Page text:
"...I've made a little 2.5" cardboard square template & have cut a 1" hexagon shape out of the middle of it so it doubles as a fancy cutting guide."-Roseyposey

 More hexie resources from readers:

"I don't have any hexie tips unfortunately - everything I know I learned from texas freckles' video tutorials." [found here]  -Angelina S.

"A neat tutorial I found is by Lady Harvatine and she shows you how to machine sew them together: [here @ ladyharvatine]" -Artisania

Thanks for the advice, everyone!  Please leave a comment if you have more to share.  Also, big thanks to those who granted me permission to use their lovely photos.  They really make the post!

I am going a little crazy because all of my sewing stuff is packed up right now, hexagons included--not a smart move, I now realize.  A girl needs her handwork!

Tuesday, July 27, 2010

HOW TO: make a rolled pillowcase

Hi all!  Last Christmas, I made a very, very magenta pillowcase for my younger brother.  He is 19 and thinks pink is somewhere between funny and cool, as I understand.

 [pillowcases I made for my parents, to match my mom's latest quilt... more on that next month!]

The point is, I spent a stupid amount of time zig-zagging all of the raw seams so they wouldn't fray.  At the time, I didn't have a serger; I also had not learned how to make a rolled pillowcase, a technique which completely encloses the seam where the cuff/accent band/body fabric meet.  Like this:

Generally when sewing, I look at the diagram and read the instructions if need be.  I couldn't figure this one out on my own, and didn't understand the instructions as my boss at the quilt shop had written them.  Someone finally gave me a demonstration and it all made sense!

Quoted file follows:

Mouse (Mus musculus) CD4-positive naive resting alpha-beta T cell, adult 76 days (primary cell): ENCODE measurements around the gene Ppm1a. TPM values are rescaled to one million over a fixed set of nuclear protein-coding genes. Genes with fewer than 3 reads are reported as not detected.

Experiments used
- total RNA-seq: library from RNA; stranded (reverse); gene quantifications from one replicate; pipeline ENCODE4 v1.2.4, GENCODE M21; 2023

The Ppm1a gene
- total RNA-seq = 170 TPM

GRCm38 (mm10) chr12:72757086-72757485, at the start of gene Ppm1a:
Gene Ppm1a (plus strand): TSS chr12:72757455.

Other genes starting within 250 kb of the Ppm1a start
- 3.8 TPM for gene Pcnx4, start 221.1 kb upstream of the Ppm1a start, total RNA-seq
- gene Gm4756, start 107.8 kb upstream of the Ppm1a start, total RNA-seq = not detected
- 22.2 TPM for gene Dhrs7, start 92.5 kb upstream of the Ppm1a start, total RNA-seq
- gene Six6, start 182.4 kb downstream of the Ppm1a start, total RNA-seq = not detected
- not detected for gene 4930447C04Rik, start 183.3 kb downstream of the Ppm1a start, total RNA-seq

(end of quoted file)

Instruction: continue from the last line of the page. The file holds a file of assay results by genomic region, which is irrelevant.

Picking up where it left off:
These instructions are written for a home sewing machine and serger, although the side and bottom seam can be sewn without a serger.  You can use a French seam, or just zig-zag your edges to overcast.  I linked to French seam instructions, but can post a tutorial if anyone is interested!

Materials needed:
  • 3/4 yd by width of fabric (WOF) for body of pillowcase
  • 1/3 yd by WOF for cuff
  • 1/8 yd by WOF for accent band (3" will do if that's all you have on hand!)

There is no need to trim your selvages before sewing.  This is part of the assembly process later.

 First, fold your accent band  in half the long way, wrong sides together, and press.

On the table in front of you, lay your cuff piece RIGHT SIDE UP.  Next, lay your folded accent strip on top of that, matching raw edges with the cuff.  Finally, lay your body piece WRONG SIDE UP, matching raw edges with the accent piece and cuff.  You now have four layers. 
Note: If your fabric was milled at slightly different widths (mine was), just align the selvages on one side.  See below.

Pin these layers together along the top raw edges.  Starting from the bottom, long, unpinned edge of the main fabric, begin rolling it toward the pinned edge until you are about an inch from that edge.

Now, bring the free raw edge of the cuff fabric up and over the main fabric roll.  You will have a right side and a wrong side together, which will look weird, but it's correct!  Pin in place.